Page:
Medicare Reimbursement Cut for Stand-Alone Emergency Departments

MEDPAC SUGGESTS CUTTING MEDICARE REIMBURSEMENT FOR STAND-ALONE EMERGENCY DEPARTMENTS

The Medicare Payment Advisory Commission (MedPAC) recently voted to reduce Medicare reimbursement by 30 percent for off-campus stand-alone emergency departments (ED) in urban areas. The recommendation will be included in the commission’s June 2018 report to Congress.

MedPAC expressed concerns that stand-alone EDs in urban areas resulted in overutilization of emergency services. Between 550 and 600 stand-alone EDs are currently open in several states, with most operating since 2010. And about two-thirds of these facilities are hospital-owned off-campus EDs that can bill Medicare for services performed, an analysis of facilities in three states showed.

Since 2010, when most of these stand-alone EDs opened, Medicare outpatient ED use increased. The use of Medicare outpatient ED services rose faster than nationwide ED use and Medicare physician visits, the commission reported.

What’s more is that the two levels of ED visits with the greatest reimbursement rate (levels 4 and 5) also grew as a share of all Medicare visits to the emergency room.

With outpatient ED use increasing, Medicare reimbursement for outpatient ED services increased 72 percent per beneficiary from 2010 to 2016.

Payment incentives under the Medicare reimbursement structure for EDs likely drove the increase in Medicare spending and outpatient ED use, MedPAC suggested. Medicare reimburses EDs using two payment rates. The first rate is for facilities open 24/7 and the second rate, which about 30 percent lower than the first rate, goes to facilities open less than 24/7.

Medicare reimbursement for ED services also hinges on distance. EDs within 35 miles of an affiliated hospital are eligible to bill for the first and higher rate, while facilities over 35 miles away cannot bill Medicare for ED services. These facilities receive Medicare reimbursement under the Physician Fee Schedule.

Stand-alone EDs in urban areas received the higher Medicare reimbursement rate as on-campus EDs despite the freestanding facilities reporting lower costs. MedPAC found that stand-alone EDs had lower patient severity and standby costs than their on-campus peers.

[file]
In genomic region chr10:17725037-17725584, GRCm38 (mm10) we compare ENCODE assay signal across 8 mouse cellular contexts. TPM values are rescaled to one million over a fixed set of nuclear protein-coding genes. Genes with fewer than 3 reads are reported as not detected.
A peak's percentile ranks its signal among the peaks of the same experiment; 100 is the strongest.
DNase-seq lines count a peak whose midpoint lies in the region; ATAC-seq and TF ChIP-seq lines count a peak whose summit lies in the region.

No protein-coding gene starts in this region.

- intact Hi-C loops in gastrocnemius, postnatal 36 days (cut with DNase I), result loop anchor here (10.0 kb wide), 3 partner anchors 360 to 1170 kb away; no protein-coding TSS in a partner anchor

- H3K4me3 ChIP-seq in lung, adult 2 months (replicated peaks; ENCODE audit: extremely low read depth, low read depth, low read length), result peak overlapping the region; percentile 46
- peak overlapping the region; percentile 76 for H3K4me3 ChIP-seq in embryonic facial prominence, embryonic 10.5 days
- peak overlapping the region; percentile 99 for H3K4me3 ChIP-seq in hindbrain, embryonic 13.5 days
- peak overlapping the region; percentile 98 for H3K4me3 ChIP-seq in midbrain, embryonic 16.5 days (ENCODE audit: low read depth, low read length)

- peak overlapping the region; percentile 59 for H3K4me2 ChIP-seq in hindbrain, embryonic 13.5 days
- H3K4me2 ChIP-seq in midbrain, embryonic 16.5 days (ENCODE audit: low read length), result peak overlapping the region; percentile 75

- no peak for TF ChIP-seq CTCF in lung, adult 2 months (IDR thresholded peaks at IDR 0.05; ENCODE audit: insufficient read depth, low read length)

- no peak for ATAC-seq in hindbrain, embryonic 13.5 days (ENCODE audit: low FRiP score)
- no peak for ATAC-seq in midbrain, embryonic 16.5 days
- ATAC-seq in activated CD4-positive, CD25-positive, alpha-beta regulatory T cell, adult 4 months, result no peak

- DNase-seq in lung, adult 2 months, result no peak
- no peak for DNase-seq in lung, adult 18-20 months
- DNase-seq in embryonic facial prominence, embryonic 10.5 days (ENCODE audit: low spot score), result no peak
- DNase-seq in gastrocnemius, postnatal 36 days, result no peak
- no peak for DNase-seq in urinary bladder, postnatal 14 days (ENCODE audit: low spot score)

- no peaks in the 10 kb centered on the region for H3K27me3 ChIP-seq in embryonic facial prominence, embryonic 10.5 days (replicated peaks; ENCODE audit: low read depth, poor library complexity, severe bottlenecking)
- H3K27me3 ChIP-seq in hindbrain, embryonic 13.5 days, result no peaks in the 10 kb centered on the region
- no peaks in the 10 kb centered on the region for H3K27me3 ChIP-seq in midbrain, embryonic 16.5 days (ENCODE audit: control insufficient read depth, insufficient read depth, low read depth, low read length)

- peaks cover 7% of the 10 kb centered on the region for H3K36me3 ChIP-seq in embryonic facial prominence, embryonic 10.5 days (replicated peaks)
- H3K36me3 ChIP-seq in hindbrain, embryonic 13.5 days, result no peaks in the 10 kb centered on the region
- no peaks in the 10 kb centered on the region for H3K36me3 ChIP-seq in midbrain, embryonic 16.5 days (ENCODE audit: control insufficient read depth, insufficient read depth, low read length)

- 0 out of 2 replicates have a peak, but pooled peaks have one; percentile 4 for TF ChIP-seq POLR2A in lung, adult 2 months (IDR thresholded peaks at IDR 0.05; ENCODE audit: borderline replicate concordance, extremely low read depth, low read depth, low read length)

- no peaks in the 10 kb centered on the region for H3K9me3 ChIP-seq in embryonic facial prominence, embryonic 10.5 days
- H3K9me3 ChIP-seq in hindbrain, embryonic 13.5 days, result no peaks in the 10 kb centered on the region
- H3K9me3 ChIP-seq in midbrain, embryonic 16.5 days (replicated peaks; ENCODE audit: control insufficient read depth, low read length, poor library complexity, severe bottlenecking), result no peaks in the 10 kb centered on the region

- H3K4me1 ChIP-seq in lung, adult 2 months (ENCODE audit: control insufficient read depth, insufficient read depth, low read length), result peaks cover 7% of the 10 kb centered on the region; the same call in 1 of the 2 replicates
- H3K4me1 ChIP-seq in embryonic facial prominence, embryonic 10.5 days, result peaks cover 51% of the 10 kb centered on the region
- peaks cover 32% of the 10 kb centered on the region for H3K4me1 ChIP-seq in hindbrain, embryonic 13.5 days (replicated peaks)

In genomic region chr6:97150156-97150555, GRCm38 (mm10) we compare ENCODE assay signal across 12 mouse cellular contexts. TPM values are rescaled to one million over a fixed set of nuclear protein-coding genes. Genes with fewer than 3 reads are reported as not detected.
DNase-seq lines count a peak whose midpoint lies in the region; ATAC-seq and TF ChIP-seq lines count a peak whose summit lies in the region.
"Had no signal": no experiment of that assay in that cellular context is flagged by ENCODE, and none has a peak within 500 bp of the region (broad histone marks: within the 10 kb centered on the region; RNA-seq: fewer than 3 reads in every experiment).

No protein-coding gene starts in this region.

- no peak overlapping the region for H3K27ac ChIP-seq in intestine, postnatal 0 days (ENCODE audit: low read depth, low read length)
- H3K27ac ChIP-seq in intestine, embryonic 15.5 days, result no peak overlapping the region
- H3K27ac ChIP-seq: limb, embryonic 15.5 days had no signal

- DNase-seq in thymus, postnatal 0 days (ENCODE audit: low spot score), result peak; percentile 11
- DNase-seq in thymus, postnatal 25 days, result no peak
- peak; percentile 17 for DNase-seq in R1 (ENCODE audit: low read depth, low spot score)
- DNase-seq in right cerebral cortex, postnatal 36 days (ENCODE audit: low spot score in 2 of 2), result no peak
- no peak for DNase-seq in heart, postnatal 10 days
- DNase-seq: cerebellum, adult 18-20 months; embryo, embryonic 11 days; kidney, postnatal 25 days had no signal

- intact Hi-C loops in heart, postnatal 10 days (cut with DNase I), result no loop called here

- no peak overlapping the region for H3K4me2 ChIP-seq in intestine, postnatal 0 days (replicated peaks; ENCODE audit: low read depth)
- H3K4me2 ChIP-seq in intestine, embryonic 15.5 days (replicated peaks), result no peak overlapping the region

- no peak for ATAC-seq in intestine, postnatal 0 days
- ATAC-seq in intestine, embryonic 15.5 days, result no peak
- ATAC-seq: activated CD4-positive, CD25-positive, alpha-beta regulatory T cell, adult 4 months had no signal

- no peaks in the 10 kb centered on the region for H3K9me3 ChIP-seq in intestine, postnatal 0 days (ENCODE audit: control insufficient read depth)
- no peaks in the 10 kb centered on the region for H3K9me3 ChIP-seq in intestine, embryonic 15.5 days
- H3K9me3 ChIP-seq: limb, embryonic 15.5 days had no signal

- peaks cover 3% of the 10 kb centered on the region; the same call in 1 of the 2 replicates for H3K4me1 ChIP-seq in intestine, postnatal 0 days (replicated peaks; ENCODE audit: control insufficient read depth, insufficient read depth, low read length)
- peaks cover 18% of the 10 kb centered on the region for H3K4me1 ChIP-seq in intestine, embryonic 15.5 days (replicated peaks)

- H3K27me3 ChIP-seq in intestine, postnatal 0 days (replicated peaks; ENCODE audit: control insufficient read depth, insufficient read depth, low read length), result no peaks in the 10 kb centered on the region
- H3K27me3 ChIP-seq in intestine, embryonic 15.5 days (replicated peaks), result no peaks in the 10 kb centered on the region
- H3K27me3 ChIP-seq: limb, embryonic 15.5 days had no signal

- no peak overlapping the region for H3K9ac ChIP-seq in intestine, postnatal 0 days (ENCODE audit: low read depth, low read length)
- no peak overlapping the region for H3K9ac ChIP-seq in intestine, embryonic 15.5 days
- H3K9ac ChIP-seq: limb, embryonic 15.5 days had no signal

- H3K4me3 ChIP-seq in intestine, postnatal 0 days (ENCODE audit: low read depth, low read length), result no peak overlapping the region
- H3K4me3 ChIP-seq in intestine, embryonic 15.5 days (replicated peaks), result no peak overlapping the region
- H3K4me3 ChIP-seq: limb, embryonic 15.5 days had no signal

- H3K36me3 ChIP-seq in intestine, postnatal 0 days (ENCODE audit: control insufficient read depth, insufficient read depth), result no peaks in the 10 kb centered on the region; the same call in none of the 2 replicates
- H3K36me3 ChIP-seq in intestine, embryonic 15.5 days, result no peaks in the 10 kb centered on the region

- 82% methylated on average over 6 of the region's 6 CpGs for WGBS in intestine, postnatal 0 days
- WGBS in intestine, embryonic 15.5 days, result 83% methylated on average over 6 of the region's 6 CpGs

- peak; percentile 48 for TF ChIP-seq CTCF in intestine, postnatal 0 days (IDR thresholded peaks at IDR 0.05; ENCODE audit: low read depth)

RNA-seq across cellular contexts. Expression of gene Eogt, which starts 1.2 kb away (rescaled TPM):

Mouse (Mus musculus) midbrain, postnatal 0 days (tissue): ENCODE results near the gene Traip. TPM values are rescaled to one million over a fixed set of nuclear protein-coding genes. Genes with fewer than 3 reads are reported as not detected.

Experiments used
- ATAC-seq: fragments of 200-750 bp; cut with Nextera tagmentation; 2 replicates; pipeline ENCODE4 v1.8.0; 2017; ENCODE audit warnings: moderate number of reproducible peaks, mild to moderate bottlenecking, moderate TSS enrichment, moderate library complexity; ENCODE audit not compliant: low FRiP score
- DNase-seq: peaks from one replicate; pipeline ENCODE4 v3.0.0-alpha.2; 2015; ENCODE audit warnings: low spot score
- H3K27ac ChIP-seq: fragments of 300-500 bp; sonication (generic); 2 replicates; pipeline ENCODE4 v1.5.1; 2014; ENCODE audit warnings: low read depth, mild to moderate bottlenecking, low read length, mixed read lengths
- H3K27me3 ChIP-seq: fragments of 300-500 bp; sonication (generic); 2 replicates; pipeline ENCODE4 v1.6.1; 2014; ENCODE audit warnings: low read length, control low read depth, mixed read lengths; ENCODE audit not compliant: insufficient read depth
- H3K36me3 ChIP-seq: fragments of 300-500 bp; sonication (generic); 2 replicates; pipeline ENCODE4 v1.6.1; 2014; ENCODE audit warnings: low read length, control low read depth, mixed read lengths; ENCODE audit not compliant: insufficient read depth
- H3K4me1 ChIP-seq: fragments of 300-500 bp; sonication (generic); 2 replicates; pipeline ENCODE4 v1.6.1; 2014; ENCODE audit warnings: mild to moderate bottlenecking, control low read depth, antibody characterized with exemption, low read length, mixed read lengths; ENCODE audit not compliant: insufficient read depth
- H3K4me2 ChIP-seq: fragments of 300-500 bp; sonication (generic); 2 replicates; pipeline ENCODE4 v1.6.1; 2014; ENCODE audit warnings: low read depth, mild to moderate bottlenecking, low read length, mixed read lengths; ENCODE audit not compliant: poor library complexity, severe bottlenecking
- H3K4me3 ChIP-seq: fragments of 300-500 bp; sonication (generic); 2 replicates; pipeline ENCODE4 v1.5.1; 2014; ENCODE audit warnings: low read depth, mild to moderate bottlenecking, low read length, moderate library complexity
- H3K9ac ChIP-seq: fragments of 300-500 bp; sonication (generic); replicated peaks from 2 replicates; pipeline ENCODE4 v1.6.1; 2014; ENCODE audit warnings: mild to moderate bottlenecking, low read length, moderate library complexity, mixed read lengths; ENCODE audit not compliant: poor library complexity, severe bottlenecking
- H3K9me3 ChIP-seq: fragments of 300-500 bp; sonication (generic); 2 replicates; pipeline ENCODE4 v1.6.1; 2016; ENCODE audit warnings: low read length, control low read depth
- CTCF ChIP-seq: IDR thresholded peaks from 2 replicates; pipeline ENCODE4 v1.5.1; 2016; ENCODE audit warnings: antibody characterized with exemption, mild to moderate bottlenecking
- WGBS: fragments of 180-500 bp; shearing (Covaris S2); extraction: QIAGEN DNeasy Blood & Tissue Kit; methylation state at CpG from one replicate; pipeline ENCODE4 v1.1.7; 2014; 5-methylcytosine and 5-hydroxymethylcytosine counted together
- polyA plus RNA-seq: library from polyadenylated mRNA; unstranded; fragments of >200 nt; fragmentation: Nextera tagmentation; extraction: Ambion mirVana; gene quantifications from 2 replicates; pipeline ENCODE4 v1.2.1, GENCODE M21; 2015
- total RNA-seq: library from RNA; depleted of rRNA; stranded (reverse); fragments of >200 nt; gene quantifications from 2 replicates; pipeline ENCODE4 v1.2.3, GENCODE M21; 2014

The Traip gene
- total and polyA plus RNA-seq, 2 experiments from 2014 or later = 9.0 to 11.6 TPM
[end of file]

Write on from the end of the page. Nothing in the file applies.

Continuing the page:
The new Medicare reimbursement policy would decrease Medicare spending and the incentives to create emergency care sites in close proximity to existing EDs. Three-quarters of urban stand-alone EDs were also located within six miles of an on-campus hospital emergency room, MedPAC found.

Not long after MedPAC voted to recommend the ED payment cut on April 5, 2018, the American Hospital Association (AHA) criticized the commission’s decision, reiterating issues with the recommendation that were outlined in an April 2, 2018 letter to MedPAC.

“MedPAC’s recommendation would make the already-record Medicare underpayment of outpatient departments and hospitals even worse,” the industry group wrote. “Outpatient Medicare margins were a record low of negative 14.8 percent in 2016. Overall Medicare margins were a record low of negative 9.6 percent in 2016, with a new record low of negative 11.0 percent projected for 2018.”

“Of note, even efficient hospitals had a negative margin in 2016, for the first time ever. Additional cuts to hospital payments would threaten beneficiary access to these services.”

The AHA also pointed out that MedPAC based its recommendation on limited data. MedPAC only used a small number of stand-alone EDs in three states to draw conclusions.

“While these data provide an interesting perspective of non-Medicare patient care in emergency and urgent care facilities in these states, they are not representative of the nation and contain no Medicare data,” the group wrote.

Colorado and Texas have unique licensure laws for independent freestanding emergency centers, which are not recognized by Medicare as hospitals. EDs in Maryland are also excluded from the Medicare Outpatient Prospective Payment System, the AHA explained.

Until MedPAC can examine additional data, the industry group advised the commission to hold off on recommending the Medicare reimbursement cut.

“We urge the Commission to pause until it is able to examine Medicare claims data specific to stand-alone off-campus EDs (OCEDs),” the group wrote. “Currently, Medicare claims do not distinguish services furnished in OCEDs from those furnished in on-campus EDs. However, we have supported MedPAC’s recommendation that the Centers for Medicare & Medicaid Services (CMS) begin to track OCEDs in the Medicare claims data, provided the mechanism used to do so is not overly costly or burdensome for hospitals to implement.”

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